Her name is Diana Rempe, and she has ridden an early Portland-made Metrofiets cargo bike with her daughter and groceries aboard for years. She, and people like her represent the social innovation and inspirational example that transform not just industries, but societies. She’s the secret weapon. She’ll wear a skirt, sit upright, and she just might cross the finish line early.

Our strategy? Cheat. Diana is strong, and no stranger to racing, but to reset the tare after shouldering a proper utility bike load, our entry integrates our Stokemonkey electric assist system. To our thinking utility is about pragmatism, about the bike’s ability to bear loads gracefully instead of the athleticism of the rider. Besides, it’s not actually cheating except in the minds of the pure. Our entry remains legally a bicycle, breaking no contest rules. Because it’s not a race.

The point is certainly not that electric assist is essential to a modern utility bike, nor even often desirable. But neither is the ability to haul big weight over 50 miles with hills alongside people carrying almost nothing on far less substantial machines. We feel compelled by the structure of the event to show a more elaborate solution than we would recommend for most common real-life scenarios, at least in the flattish bike-estuarial calm of inner Southeast Portland. We’re not in the sporting goods industry. We wouldn’t even show up for a spandex knife fight. But if forced into that ring, we’ll bring a gun.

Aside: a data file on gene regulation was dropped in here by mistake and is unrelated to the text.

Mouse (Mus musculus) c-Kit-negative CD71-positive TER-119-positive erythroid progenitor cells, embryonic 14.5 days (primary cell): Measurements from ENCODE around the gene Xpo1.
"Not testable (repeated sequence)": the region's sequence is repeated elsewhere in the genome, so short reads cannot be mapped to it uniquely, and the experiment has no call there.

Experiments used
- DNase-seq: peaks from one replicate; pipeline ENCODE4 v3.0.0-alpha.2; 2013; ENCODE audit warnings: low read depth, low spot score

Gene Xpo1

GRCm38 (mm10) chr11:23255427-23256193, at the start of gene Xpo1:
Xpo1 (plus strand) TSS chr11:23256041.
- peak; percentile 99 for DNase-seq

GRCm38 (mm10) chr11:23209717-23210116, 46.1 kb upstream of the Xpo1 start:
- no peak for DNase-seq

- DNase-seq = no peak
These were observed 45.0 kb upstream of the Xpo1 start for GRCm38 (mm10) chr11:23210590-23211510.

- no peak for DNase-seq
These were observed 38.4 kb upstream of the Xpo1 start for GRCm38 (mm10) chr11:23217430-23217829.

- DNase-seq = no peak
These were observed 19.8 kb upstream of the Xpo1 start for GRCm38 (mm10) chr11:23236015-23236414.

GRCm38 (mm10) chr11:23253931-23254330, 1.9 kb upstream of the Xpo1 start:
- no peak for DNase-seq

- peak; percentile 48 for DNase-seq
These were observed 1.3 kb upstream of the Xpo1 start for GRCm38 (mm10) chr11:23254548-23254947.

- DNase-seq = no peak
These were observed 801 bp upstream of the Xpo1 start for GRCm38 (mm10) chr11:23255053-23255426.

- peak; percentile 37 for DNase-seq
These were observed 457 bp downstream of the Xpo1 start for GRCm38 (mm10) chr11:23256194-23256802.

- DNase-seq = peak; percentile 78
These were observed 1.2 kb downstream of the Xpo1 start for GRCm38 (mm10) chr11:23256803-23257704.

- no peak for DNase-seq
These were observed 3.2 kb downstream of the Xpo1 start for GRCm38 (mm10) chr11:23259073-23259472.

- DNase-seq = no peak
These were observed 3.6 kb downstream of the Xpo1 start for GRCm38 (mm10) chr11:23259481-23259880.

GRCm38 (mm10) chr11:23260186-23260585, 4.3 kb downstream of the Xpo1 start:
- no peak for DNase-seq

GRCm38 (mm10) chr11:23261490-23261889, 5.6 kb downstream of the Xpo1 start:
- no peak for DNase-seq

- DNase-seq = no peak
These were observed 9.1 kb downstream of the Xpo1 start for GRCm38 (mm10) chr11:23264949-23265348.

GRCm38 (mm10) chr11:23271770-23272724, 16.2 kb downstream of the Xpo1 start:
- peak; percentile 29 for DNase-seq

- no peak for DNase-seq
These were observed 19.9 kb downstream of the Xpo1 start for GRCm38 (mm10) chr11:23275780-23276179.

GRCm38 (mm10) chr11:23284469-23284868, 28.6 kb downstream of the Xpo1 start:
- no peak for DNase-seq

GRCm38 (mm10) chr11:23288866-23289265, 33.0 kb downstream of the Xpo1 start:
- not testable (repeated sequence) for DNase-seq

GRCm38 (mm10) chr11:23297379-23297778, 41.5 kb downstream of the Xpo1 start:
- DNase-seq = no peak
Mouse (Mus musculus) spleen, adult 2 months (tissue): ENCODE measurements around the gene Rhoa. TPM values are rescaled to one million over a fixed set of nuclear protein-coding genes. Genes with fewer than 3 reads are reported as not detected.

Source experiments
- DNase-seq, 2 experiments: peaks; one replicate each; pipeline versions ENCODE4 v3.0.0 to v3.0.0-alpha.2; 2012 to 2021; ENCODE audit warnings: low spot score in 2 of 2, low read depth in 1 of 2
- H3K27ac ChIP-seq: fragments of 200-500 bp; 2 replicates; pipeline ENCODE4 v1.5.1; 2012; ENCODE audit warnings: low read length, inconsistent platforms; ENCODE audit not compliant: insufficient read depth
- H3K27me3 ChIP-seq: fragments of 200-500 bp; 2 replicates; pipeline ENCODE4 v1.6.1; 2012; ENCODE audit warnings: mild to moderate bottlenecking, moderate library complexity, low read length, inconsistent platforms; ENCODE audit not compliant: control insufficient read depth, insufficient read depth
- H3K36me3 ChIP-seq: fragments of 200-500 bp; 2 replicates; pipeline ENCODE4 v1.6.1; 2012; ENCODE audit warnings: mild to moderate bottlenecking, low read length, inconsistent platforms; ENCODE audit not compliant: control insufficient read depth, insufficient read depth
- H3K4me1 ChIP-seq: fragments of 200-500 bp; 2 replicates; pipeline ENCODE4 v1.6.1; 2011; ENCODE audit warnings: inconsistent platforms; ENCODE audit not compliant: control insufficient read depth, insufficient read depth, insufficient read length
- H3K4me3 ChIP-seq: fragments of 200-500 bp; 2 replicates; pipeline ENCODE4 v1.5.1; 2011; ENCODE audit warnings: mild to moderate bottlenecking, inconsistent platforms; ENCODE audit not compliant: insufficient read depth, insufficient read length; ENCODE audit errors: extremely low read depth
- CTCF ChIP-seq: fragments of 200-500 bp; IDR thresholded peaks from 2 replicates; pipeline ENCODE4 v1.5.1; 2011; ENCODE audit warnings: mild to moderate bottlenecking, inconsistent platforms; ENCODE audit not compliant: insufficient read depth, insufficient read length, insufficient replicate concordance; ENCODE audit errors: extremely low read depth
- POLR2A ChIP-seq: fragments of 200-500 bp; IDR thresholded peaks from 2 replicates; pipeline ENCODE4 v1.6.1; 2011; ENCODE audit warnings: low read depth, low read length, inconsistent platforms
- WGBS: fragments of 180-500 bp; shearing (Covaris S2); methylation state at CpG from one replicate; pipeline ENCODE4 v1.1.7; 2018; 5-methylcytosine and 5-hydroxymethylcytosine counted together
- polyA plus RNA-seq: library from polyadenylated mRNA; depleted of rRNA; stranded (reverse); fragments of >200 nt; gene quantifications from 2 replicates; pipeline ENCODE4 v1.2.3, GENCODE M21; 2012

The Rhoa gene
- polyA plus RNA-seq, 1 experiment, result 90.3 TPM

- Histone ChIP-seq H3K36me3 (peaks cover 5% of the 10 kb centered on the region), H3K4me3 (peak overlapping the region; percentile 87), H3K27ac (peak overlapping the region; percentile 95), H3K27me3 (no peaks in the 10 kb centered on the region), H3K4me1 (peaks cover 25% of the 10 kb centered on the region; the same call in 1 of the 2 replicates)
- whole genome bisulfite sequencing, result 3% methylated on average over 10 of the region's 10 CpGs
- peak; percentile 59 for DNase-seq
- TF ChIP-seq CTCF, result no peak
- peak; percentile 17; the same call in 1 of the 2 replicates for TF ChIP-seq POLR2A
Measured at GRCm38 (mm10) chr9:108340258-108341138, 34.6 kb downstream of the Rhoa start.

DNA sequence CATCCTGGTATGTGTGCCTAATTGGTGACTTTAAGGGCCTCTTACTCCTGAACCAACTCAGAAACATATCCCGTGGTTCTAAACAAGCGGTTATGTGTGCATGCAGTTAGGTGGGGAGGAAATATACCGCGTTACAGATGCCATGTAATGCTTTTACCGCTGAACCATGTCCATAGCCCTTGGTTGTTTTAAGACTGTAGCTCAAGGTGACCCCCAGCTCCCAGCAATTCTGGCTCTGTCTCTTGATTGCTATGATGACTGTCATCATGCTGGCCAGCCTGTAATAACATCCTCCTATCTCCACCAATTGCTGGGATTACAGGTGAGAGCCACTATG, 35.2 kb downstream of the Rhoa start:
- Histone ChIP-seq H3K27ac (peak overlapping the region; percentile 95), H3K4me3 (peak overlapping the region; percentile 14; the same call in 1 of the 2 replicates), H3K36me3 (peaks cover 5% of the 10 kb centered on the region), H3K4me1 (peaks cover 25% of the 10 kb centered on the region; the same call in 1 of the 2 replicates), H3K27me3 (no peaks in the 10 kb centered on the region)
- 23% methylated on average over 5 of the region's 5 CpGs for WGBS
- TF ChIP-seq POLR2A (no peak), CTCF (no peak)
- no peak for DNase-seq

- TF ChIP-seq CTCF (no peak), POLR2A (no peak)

In spite of all the critical opinions expressed above, we wouldn’t be participating in this event if we weren’t confident that great good can come of it, far broader good than our narrow, biased perspective as Portlanders, parents, sellers and users of utility bikes permits us now to understand. We can’t wait!

Coming shortly before the event: full disclosure of our design. It has some innovative bits, even, but is mainly a novel conjunction of existing design elements: 5 or 6 old stones bringing down a dozen birds.

10 thoughts on “Oregon Manifest: our Quixotic collaboration”

  • David Chase

    Maybe we should propose a different context for the next go-round. My modest proposal, that would incorporate more of the spirit of utility biking yet also do some thorough testing, is a relay. 50 miles, in 25 2-mile segments, changing cargo at each stop. This allows a variety of cargos, not all of which will be specified before the contest begins. Probably 30 of them ought to be various piles of groceries, 10 ought to include children, and the last ten would be random weird stuff.

    What I would hope to capture here is some feel for ease-of-loading, variety of loads, and raw capacity. I think there is some tradeoff between the ease of tossing stuff into a bucket, and the ridiculous flexibility that you get from an xtracycle.

  • michael downes

    Excellent commentary. I couldn't agree more and while I am quite happy to ride my entry 50 miles it has, as you've pointed out, very little to do with 'utility'. My choice would be to give the contestants a shopping list and send them of to Fred Meyer to pick up the chips, dips and beer for the gala. That would save money (and carbon emissions) otherwise spent on catering the event.

    Can't wait to see your entry.....

  • Allan Folz

    "We wouldn't even show up for a spandex knife fight. But if forced into that ring, we'll bring a gun."

    :-) I like it. I lift my glass to you, Todd, from one <a href="http://www.youtube.com/watch?v=kLl5y9RZI7c" rel="nofollow">Mr-says-what-needs-to-be-said-guy</a> to another.

  • Ross | Xtracycle